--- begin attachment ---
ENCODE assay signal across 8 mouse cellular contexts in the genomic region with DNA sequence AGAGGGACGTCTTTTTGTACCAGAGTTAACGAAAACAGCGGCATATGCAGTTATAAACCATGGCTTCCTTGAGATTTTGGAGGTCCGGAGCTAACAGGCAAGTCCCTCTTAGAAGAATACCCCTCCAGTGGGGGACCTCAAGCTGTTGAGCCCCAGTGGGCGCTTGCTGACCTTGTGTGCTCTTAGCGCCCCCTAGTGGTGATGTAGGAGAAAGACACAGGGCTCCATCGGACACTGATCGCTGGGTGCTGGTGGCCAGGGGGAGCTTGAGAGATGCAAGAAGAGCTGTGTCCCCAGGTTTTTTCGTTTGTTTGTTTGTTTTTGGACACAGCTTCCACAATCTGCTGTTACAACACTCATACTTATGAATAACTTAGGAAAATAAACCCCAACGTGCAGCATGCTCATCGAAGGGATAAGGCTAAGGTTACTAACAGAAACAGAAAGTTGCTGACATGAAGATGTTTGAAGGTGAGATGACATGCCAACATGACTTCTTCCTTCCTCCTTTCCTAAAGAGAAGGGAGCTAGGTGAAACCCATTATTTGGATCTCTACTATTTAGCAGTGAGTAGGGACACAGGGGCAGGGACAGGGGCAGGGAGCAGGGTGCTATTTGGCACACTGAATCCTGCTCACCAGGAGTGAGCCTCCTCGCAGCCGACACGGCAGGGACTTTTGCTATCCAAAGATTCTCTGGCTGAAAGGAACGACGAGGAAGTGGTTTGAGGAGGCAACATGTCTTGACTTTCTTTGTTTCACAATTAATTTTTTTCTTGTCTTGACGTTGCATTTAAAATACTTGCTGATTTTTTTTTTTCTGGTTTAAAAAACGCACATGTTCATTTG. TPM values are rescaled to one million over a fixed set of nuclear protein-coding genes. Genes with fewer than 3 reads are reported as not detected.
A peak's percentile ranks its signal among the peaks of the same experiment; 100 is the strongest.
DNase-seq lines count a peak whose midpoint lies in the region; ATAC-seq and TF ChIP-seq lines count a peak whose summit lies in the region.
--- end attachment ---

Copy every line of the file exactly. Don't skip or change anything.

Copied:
ENCODE assay signal across 8 mouse cellular contexts in the genomic region with DNA sequence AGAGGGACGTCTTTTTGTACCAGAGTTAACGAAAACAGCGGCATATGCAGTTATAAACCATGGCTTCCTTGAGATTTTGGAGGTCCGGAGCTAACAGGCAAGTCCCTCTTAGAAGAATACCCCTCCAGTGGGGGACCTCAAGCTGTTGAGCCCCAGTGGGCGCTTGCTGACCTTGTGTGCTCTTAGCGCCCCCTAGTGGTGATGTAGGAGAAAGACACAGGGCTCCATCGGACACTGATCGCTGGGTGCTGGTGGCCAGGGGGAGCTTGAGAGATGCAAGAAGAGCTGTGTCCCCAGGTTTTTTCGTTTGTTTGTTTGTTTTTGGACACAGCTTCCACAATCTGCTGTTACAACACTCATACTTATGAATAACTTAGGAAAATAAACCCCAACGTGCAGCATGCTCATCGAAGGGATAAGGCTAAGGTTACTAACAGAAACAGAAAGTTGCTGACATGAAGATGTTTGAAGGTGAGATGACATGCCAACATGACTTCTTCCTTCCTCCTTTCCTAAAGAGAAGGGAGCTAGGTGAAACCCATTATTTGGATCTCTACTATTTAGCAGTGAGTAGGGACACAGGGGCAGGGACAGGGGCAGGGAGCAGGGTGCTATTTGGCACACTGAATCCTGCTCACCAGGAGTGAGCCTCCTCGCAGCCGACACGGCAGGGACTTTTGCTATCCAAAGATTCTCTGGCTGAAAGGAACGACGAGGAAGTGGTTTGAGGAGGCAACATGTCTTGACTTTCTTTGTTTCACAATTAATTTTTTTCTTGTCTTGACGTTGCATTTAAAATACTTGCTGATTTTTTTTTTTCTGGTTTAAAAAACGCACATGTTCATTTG. TPM values are rescaled to one million over a fixed set of nuclear protein-coding genes. Genes with fewer than 3 reads are reported as not detected.
A peak's percentile ranks its signal among the peaks of the same experiment; 100 is the strongest.
DNase-seq lines count a peak whose midpoint lies in the region; ATAC-seq and TF ChIP-seq lines count a peak whose summit lies in the region.